If the rumors are true, city leaders from and around Milwaukee are preparing to give the Milwaukee Brewers roughly $520 million dollars in taxpayer money to upgrade America Family Field. Over the last few years, we have seen the Brewers asking for all sorts of different amounts of public money. Last year, they were thinking of asking for just $100 million of public money. More recently, they have been asking for $300-$430 million.
The Hillsboro Hops are a minor league baseball team, affiliated with the Arizona Diamondbacks, in Hillsboro, Oregon. Just outside of Portland. Much like they are doing in most cities with a minor league team, Major League Baseball has told Hillsboro city leaders that their minor league teams will leave town if substantial upgrades or a new ballpark are not completed. I could post 1000 links of stories all over the country where a city is being told to upgrade or else by MLB. Here is one anyway. Then last week, stories began coming out of MLB requiring Hillsboro to upgrade the ballpark or else.
The city of Cleveland is going to pay for upgrades to the Rocket Mortgage FieldHouse, home of the Cleveland Cavaliers. However, the non-profit corporation who decides whether to approve these projects, Gateway Economic Development Corporation, also has no idea how, where or even if they can pay for it. Which does seem to be a slight problem?
The Las Vegas Review-Journal went after these teachers for their political action committee. According to the newspaper, the teachers are simply “blinded by its misguided opposition”. I was interested to see what the newspaper would say as to why the teachers were wrong. Instead, the Las Vegas Review-Journal uses the same arguments that have been disproven numerous times.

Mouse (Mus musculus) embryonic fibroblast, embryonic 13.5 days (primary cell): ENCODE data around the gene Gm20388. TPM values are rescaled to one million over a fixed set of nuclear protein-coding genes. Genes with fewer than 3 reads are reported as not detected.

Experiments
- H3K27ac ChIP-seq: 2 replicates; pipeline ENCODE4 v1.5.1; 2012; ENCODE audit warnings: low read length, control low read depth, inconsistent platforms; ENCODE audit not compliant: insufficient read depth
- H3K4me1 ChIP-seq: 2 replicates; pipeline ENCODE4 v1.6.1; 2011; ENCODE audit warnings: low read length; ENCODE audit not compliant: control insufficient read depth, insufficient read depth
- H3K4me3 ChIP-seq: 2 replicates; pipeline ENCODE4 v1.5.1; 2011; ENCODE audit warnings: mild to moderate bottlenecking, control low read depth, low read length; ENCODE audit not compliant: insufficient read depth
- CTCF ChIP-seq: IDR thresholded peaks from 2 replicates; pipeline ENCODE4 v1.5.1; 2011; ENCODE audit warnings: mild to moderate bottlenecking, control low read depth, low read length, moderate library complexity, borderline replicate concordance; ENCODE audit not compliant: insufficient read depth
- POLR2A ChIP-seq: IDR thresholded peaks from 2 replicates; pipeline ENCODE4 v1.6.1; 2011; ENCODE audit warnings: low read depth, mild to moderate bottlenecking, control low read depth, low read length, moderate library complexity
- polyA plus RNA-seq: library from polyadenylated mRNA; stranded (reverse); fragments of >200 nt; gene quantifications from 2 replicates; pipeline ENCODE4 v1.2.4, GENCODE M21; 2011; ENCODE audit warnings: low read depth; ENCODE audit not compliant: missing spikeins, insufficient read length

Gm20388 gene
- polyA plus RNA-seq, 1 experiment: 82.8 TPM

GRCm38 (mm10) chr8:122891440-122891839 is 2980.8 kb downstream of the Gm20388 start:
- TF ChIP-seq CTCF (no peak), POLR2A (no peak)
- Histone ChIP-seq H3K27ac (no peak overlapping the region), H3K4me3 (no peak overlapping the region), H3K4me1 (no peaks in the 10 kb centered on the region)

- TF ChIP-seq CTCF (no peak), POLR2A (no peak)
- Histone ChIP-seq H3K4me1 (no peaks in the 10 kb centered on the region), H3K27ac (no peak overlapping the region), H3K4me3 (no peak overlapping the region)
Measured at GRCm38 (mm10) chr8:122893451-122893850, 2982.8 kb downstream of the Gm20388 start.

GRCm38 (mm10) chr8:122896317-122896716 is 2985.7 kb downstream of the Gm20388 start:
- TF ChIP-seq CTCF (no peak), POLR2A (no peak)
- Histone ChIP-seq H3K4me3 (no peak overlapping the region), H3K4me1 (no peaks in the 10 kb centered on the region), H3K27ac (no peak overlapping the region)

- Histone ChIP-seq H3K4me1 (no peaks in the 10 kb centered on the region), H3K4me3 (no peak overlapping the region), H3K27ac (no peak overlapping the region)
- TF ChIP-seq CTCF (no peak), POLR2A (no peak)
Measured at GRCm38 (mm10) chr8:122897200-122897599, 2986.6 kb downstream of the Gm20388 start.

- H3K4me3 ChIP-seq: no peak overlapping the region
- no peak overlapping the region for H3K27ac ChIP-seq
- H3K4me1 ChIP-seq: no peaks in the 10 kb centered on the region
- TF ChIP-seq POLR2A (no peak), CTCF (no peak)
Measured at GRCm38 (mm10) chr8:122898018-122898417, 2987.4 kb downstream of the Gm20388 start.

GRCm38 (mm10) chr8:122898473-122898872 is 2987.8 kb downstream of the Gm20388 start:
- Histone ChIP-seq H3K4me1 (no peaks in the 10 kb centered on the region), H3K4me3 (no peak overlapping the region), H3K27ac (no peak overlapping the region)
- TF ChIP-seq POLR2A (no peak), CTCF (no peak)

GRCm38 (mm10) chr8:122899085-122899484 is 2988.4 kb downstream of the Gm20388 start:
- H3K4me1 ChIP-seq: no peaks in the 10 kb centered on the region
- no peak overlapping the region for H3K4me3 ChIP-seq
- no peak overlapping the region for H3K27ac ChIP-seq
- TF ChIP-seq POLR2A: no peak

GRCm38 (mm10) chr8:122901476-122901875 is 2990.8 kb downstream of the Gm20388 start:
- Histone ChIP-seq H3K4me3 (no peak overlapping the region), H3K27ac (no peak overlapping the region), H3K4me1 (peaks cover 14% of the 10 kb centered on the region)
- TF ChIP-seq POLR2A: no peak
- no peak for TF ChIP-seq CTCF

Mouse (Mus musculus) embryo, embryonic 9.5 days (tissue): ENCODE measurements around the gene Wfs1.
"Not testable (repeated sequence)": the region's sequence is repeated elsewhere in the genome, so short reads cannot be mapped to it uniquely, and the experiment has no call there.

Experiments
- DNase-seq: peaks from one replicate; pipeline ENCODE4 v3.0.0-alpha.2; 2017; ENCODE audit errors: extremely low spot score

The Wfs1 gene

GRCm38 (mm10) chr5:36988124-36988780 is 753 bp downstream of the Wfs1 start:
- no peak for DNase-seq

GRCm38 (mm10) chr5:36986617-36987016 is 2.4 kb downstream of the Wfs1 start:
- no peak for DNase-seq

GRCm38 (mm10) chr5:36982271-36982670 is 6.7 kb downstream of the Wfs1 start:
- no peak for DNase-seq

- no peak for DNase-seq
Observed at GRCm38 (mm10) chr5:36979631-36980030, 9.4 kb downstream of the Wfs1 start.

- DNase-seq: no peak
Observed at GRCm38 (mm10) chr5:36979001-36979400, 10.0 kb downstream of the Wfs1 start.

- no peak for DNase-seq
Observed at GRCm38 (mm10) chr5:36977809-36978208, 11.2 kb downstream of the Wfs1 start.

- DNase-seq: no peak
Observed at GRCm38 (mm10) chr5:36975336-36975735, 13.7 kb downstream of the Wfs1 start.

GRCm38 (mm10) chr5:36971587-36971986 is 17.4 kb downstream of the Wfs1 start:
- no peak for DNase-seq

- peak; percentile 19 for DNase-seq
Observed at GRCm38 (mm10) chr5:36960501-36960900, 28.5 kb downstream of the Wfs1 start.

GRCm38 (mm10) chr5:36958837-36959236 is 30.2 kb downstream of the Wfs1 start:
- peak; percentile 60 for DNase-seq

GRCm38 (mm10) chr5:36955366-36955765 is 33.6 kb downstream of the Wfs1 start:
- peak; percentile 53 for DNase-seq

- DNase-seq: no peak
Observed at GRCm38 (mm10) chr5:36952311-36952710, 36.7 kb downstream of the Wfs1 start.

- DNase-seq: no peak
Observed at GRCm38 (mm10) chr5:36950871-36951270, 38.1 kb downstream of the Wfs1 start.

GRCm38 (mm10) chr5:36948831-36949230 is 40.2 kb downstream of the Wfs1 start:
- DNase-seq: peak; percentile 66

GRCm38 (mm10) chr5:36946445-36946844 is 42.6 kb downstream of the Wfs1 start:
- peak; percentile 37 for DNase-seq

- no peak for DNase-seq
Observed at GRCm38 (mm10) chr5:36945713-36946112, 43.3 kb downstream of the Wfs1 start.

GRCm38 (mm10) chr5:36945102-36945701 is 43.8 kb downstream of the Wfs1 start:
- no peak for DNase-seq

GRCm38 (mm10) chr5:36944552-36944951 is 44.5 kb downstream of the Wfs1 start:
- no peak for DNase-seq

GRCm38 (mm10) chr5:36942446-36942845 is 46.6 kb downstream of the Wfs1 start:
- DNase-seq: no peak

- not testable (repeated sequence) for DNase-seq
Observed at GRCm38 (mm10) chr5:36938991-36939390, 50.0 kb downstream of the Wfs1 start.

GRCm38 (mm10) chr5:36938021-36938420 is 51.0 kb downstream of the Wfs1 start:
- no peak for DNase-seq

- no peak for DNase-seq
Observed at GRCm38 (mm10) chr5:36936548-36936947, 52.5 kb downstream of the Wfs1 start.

After the city of Wichita and the ownership group came to an agreement behind closed doors, numerous months passed. During this time, the city began to tear down the old ballpark and began to build the new one. Keep in mind that at this moment, residents still had no idea what the city had agreed to in this deal.
The Philadelphia Phillies have a history with Clearwater, Florida. Since 1947, the Phillies spring training facility and ballpark has been found here. But over the last decade or so, the Phillies have struggled to get money out of local city leaders. In early 2019, the Phillies asked for $40 million from tourist taxes for ballpark renovations and were flatly rejected. But now they are trying again. Maybe. We think.
The ballpark was to be built for the Biloxi Shuckers, the Class AA affiliate of the Milwaukee Brewers. In 2015, the city spent $36 million to build a new ballpark. Mississippi Gov. Phil Bryant claimed the new ballpark “would be an economic development driver for the area”. A local foundation estimated that this new ballpark would result in “an additional $10 million annually in visitor spending”. As AL.com notes, the ballpark came with a “promise of home runs inside and outside the stadium”.
Presently, the Kansas City Royals lease with the county allows them to make money through a ⅜-cent sales tax. If the team wants to renew or change this number, it must be done through a public vote and with the blessing of the Jackson County Legislature. It has been reported that the Legislature is still waiting for the Royals to answer the most basic questions. For example, what is the language used in the ballot? How much information is on the ballet? Unfortunately, the Royals have not yet provided any direct answers. This means that right now the Royals couldn't even get to a public vote, much less win one.
The facts, however, show otherwise. Since 2002, the Anaheim Angels have spent $54 million on capital repairs/improvements with $12 million coming from the city. Additionally, a number of the so-called improvement projects were just upgrades that the team wanted, such as replacing their scoreboard to a newer model. Building permits show that the Angels were spending money from their pockets so that they could buy the cool, new gadget and not the contractually obligated maintenance.
When the Tampa Bay Rays do construct a new ballpark, it will be with a significant amount of taxpayer money. For years, it has been reported that the Rays are “willing to finance half of the cost of a new (ballpark)”. How nice of them. But the Rays couldn't build it on their own if they wanted to because their owner isn't wealthy enough to fund such a project. This means the Rays will need as much taxpayer funds as possible.